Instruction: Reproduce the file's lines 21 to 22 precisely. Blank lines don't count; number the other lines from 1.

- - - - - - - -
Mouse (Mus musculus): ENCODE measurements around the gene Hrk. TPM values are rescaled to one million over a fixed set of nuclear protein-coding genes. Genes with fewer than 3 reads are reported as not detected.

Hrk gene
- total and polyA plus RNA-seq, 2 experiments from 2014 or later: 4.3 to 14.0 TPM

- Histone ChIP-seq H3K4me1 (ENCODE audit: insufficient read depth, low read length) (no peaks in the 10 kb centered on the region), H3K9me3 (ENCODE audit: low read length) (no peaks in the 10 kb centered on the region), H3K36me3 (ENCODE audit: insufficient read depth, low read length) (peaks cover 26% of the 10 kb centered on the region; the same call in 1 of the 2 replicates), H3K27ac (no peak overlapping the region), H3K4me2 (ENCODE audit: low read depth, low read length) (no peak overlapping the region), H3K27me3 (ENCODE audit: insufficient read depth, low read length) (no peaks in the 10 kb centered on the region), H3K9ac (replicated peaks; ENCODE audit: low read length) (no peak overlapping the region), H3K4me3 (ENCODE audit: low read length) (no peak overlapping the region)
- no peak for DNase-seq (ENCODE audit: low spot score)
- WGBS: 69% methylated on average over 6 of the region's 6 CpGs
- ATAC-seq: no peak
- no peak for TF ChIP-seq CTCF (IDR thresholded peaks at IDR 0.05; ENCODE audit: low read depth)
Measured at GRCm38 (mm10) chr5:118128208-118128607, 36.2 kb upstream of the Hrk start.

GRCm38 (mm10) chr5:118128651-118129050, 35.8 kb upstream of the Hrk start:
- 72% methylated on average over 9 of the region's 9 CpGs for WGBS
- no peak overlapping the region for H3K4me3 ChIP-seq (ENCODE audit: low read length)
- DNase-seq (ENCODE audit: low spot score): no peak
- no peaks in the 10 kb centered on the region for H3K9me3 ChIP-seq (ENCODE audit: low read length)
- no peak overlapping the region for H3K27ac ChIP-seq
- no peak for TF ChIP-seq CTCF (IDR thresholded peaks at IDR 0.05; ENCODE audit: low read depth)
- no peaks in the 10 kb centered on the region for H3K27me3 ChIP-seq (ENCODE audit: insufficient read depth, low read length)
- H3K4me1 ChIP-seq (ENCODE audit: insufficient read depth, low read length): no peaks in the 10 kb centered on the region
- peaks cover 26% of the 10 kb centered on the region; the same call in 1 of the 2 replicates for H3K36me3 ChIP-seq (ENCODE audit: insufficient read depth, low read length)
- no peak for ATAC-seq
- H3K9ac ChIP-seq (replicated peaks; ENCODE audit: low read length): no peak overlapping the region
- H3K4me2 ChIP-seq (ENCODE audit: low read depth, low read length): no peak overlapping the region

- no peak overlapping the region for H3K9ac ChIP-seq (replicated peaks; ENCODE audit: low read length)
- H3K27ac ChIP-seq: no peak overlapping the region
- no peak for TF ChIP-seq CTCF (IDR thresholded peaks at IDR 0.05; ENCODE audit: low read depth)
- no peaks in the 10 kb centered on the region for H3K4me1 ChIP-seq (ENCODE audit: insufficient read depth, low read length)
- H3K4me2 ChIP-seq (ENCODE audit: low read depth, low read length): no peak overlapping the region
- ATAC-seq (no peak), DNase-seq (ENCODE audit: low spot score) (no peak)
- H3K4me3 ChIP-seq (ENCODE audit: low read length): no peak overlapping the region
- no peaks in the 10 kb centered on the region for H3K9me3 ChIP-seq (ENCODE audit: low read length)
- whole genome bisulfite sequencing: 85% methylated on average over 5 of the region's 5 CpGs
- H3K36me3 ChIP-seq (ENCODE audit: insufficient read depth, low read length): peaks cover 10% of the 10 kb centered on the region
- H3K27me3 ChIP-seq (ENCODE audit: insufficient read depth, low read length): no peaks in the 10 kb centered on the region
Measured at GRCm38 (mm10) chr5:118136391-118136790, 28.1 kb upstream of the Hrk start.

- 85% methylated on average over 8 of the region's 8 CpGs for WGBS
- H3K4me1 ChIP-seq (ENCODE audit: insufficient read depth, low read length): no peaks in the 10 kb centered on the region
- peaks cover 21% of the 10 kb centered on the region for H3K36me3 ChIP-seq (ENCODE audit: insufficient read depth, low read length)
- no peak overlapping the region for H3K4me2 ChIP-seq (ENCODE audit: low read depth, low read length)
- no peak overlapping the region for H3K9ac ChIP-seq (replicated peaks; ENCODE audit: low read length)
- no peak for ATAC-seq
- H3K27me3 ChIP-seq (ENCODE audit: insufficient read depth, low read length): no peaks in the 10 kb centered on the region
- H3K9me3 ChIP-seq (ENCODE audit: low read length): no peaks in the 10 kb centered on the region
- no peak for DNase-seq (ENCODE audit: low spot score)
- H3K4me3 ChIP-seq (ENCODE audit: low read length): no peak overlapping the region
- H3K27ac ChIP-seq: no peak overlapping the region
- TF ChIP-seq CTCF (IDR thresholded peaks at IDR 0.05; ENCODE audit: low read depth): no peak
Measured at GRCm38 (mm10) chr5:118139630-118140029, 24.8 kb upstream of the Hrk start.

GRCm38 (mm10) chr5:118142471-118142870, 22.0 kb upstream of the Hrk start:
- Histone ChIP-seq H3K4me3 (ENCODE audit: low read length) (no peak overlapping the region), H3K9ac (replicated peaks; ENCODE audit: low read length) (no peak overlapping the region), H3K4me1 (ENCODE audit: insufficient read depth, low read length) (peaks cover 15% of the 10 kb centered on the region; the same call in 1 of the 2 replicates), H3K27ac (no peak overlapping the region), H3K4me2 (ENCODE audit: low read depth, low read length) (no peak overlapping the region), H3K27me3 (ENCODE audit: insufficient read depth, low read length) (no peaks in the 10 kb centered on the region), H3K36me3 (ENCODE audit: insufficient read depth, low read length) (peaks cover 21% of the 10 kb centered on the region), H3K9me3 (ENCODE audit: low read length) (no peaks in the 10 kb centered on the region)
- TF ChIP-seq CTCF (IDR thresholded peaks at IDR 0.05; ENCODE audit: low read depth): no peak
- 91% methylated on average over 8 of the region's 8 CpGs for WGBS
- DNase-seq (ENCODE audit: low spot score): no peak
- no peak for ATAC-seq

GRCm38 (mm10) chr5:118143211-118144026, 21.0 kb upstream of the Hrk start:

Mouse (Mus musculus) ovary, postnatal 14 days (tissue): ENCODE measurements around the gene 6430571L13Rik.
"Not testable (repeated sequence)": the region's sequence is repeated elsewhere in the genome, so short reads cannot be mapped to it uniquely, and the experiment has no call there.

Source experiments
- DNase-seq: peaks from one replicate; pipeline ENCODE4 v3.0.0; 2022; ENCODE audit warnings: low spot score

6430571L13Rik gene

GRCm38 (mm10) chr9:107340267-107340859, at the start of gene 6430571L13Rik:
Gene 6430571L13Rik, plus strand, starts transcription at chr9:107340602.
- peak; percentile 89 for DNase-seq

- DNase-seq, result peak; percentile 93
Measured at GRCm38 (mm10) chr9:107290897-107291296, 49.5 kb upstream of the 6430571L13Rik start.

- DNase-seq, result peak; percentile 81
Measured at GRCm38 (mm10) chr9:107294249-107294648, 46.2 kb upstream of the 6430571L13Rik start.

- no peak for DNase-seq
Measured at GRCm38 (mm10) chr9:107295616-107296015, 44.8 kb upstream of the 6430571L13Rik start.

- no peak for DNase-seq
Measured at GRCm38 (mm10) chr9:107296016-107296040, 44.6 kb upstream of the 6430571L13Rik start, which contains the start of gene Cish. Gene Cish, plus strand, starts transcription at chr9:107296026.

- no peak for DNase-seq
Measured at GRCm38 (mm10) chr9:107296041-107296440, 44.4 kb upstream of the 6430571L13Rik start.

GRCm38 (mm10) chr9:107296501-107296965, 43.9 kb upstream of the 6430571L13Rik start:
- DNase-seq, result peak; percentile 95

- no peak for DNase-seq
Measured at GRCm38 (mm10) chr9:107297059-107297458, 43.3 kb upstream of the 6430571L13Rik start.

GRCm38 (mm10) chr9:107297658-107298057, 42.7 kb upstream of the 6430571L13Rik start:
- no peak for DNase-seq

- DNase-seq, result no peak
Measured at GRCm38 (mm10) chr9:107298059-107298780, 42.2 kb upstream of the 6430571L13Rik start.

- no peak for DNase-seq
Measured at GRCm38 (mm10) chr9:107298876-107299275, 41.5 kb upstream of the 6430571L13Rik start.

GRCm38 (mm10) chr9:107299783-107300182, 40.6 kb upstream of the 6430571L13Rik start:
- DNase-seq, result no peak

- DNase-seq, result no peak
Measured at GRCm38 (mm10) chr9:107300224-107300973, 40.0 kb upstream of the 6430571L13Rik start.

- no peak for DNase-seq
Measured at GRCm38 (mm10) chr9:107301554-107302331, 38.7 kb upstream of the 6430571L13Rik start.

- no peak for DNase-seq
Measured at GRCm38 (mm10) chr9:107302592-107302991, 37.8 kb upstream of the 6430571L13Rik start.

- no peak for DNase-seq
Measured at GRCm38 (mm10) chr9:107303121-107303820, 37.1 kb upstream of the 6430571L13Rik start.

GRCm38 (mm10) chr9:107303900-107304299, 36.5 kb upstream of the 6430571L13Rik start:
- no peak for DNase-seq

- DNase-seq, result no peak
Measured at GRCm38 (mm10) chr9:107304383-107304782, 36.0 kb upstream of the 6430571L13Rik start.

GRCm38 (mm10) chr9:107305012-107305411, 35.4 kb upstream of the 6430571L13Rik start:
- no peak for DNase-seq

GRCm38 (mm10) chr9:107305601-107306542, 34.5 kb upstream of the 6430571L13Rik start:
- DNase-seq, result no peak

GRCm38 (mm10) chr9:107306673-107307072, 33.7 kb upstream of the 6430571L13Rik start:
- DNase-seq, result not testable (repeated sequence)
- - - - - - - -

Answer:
- H3K9ac ChIP-seq (replicated peaks; ENCODE audit: low read length): no peak overlapping the region
- H3K4me2 ChIP-seq (ENCODE audit: low read depth, low read length): no peak overlapping the region